People may misdirect their anger, but they are not totally stupid. Or to put it another way, you can fool some of the people all of the time, or all of the people some of the time, but not all the people all the time. We’ve finally arrived at that third space, and people are realising how much they’ve been conned.

  2. Jim KABLE says:

    With a PM able to gift his own party to ensure his re-election – and what else we may legitimately ask – upwards of $2 million – with the bulk of his fortune (said to be his, at least) salted away in a Grand Cayman letter box – while speaking down at ordinary citizens mouthing platitudes about understanding how “Australian families” are having it tough – prices going up – and up – honestly what would he know except for the hardship his own government is putting people through – CentreLink, ending of ABC broadcasts into rural parts of northern Australia – the disappearance of jobs under his Abbott/Turnbull governments – and the many other rorts of his LNP “cowboys”. How I respected and loved actor Sam NEIL last night on ABC TV – with Julie ZEMIRO – when he lambasted the politicians both sides of the Tasman who benefited from free tertiary education yet who have since and now inflicted huge debts on tertiary students – destroying our hopes for a proper provision so that all our citizens could opt for tertiary studies and find their pathways to enriching our societies and our world. Remember Tony Abbott’s daughter who was suddenly the recipient of a $60,000+ scholarship not only that she had applied for but which in fact had not existed until Abbott became the means of favourable legislation which would benefit that institution – or the greatest leaner of all on the public purse – Joe Hockey – now schmoozing his way into the Trump camp. Thanks, Geoff! Your analysis gives us hope that it is not all lost – yet!

  3. derrida derider says:

    As an economist, Dr Davies makes a good geologist. No fan of “free market” dogmatism I, but this article is simply full of straw men and quite misleading figures.

    “The economics profession at the time [1970s] had trouble understanding that the effect of the oil embargo was not simple inflation (too much money) but rather a real rise in the cost of running the economy”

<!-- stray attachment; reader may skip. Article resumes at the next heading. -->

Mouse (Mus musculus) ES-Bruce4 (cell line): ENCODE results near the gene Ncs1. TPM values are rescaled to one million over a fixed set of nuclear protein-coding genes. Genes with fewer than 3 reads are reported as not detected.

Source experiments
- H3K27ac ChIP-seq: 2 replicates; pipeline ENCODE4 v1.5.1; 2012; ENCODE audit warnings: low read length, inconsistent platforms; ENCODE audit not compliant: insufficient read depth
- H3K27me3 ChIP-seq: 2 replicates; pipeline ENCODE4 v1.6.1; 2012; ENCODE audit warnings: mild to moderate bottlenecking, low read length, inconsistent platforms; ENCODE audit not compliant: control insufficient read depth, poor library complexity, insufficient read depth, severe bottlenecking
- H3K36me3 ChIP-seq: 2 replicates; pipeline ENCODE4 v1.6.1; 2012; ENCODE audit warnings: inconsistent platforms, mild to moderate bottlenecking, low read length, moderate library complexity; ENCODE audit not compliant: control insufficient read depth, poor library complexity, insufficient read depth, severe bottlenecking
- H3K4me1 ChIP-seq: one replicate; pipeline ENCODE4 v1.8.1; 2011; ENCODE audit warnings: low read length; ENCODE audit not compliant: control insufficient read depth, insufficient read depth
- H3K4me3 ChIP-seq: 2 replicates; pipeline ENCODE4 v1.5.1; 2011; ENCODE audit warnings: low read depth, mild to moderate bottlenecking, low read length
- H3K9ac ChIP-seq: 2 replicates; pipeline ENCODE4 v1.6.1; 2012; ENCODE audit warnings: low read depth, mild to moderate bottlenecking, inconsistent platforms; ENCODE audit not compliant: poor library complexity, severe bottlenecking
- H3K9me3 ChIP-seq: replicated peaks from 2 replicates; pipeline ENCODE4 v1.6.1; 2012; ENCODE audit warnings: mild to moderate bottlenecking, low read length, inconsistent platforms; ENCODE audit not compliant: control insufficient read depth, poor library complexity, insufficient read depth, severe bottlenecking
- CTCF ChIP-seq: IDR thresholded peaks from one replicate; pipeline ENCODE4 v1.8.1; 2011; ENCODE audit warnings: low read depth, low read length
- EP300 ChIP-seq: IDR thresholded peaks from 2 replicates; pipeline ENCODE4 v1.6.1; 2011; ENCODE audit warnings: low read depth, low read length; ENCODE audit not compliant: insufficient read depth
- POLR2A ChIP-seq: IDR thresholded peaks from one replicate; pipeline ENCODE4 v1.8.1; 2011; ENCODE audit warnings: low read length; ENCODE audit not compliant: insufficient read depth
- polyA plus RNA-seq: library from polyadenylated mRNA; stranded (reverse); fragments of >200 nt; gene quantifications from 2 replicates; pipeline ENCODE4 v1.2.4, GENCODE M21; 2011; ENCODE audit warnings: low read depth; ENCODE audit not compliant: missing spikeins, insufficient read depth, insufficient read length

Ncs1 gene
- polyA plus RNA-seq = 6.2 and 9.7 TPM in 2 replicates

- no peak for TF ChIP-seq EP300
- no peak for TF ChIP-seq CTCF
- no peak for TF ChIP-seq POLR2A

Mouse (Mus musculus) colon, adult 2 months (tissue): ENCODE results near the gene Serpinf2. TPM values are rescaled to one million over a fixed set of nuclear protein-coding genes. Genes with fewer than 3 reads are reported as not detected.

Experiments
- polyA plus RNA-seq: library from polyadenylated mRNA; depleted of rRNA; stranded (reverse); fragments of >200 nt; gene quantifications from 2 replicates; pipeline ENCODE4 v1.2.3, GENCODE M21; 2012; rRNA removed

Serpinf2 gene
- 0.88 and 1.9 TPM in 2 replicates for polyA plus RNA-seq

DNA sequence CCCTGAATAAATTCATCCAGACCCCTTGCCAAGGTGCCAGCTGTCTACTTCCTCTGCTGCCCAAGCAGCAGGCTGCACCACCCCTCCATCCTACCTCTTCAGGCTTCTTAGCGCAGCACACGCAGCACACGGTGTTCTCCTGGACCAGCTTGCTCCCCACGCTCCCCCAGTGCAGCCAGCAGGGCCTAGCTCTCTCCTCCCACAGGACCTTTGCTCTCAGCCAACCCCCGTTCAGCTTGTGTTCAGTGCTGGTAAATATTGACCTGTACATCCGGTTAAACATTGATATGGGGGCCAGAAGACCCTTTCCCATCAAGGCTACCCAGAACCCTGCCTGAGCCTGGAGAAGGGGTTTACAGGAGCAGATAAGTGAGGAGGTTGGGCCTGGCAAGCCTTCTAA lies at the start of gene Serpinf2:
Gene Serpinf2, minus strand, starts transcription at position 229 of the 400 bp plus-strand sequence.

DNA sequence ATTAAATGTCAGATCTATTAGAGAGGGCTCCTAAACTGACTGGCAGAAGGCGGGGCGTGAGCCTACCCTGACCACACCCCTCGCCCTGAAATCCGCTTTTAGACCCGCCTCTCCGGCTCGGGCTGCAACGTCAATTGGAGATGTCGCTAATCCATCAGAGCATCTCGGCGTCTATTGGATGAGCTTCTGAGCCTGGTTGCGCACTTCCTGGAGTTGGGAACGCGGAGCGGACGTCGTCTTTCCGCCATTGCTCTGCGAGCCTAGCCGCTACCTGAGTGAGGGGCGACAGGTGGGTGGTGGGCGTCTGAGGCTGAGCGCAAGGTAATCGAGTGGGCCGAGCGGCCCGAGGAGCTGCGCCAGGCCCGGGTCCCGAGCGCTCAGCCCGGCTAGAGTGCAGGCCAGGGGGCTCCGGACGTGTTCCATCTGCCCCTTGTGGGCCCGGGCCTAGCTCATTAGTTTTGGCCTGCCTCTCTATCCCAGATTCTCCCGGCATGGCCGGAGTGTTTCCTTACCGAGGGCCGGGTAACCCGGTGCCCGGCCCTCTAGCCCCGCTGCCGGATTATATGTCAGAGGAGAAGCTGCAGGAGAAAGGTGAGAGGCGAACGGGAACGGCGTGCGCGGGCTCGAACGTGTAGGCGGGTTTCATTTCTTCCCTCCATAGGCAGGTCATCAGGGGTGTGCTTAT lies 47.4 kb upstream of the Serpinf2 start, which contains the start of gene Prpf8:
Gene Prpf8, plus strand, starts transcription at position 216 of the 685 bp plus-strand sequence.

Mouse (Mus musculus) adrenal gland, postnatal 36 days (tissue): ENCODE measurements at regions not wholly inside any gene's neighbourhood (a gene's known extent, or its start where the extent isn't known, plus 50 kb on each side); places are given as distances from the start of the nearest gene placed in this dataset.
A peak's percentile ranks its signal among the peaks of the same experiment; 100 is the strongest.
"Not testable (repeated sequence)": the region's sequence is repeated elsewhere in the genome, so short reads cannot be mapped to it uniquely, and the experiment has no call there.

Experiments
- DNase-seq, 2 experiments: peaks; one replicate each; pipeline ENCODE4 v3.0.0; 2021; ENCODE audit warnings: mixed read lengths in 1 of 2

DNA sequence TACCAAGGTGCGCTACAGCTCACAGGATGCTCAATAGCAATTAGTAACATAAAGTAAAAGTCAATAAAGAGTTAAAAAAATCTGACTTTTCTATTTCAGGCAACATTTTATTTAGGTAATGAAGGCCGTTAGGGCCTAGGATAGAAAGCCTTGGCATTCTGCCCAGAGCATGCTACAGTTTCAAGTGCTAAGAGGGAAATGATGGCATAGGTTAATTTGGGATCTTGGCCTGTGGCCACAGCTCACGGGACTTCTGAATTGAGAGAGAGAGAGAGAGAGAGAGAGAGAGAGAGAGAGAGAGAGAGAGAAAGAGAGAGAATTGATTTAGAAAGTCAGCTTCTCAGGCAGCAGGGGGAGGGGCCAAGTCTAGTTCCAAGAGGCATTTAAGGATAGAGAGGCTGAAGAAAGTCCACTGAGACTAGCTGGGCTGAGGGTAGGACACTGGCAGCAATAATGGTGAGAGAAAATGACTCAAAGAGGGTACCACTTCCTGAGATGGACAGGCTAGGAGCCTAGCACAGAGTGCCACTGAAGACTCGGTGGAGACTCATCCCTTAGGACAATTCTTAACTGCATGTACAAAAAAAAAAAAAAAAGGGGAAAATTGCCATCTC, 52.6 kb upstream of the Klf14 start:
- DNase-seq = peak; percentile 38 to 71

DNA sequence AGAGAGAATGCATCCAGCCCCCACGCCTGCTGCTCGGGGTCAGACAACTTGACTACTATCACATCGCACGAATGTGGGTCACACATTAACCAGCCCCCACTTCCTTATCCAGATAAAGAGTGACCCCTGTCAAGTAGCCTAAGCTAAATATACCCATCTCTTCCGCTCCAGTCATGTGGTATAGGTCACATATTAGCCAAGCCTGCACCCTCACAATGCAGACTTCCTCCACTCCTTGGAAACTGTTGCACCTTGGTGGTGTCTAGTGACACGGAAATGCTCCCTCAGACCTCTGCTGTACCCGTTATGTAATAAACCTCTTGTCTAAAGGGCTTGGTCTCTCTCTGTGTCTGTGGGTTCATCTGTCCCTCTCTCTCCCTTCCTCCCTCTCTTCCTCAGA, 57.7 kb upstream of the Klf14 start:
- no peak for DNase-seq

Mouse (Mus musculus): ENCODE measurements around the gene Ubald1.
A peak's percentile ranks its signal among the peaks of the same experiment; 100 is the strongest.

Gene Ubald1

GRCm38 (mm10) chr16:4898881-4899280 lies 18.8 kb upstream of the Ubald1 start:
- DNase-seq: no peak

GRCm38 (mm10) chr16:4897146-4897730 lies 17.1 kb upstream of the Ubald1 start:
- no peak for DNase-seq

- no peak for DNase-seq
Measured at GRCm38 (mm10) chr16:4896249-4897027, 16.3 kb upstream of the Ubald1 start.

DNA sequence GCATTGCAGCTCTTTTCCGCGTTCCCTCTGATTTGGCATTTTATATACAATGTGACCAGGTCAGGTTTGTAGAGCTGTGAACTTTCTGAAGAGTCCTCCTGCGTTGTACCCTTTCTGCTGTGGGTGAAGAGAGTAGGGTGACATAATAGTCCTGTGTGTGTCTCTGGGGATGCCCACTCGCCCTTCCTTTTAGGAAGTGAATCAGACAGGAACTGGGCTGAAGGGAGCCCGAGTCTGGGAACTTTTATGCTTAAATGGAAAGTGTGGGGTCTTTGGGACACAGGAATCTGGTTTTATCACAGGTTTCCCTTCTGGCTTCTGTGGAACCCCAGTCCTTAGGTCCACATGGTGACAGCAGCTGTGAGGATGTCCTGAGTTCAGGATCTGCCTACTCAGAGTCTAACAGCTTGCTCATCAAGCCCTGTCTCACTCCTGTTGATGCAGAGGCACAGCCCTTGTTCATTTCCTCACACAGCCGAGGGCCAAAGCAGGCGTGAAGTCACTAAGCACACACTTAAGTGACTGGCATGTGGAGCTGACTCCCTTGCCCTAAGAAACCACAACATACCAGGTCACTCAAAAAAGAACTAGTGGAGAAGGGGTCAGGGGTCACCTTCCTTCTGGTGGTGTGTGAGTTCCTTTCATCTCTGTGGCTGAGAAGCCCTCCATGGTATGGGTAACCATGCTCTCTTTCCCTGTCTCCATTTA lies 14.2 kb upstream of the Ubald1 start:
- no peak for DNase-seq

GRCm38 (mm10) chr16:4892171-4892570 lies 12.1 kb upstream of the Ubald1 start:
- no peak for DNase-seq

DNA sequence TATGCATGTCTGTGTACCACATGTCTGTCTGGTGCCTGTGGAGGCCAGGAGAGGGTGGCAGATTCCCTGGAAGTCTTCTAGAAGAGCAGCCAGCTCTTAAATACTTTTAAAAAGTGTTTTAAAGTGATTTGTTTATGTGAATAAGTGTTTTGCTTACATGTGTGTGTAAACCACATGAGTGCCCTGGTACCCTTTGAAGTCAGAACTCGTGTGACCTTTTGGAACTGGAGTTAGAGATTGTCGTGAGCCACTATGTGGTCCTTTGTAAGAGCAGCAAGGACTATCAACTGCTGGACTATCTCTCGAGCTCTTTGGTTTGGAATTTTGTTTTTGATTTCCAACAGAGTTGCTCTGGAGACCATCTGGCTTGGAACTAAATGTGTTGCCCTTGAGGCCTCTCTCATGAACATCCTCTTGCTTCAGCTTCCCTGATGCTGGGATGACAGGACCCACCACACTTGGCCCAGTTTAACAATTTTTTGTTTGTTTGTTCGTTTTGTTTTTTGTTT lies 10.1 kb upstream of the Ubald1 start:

That is ESPECIALLY ironic. Its was the Real Business Cycle theorists – extreme neoliberals – who first asserted this. FWIW the response from the relatively moderate monetarists was “yes – the oil shortage reduced the quantity of real goods so there was now too much money chasing them” – IOW that its only a matter of perspective. The left of course universally said it was all the fault of greedy bosses intensifying repression of the workers.

    • Geoff Davies says:

      derrida, you quibble about who said what in the 1970s, but pass over the main point – the contrast between the postwar decades and the neoliberal decades.

  4. Niall McLaren says:

    “… the neoliberal project has been a miserable failure, just on its own terms.”
    Not so. In terms of its goals and original justification, the neoliberal project has been successful beyond the wildest dreams of those who spawned it. Their goal was to wreck the welfarist, social-democrat state and convert it into a money factory for themselves. This was all modeled and planned in great detail before the US left the gold standard. Of course, if at any stage, it had appeared that the workers would benefit, their wages would double or treble while the wealthy stagnated, the 1% would have changed the rules. So simple.

    • Geoff Davies says:

      Niall, true enough. I could have said “ostensible terms”. The money men knew what they wanted. I think many economists take it literally though, which of course makes them the mugs.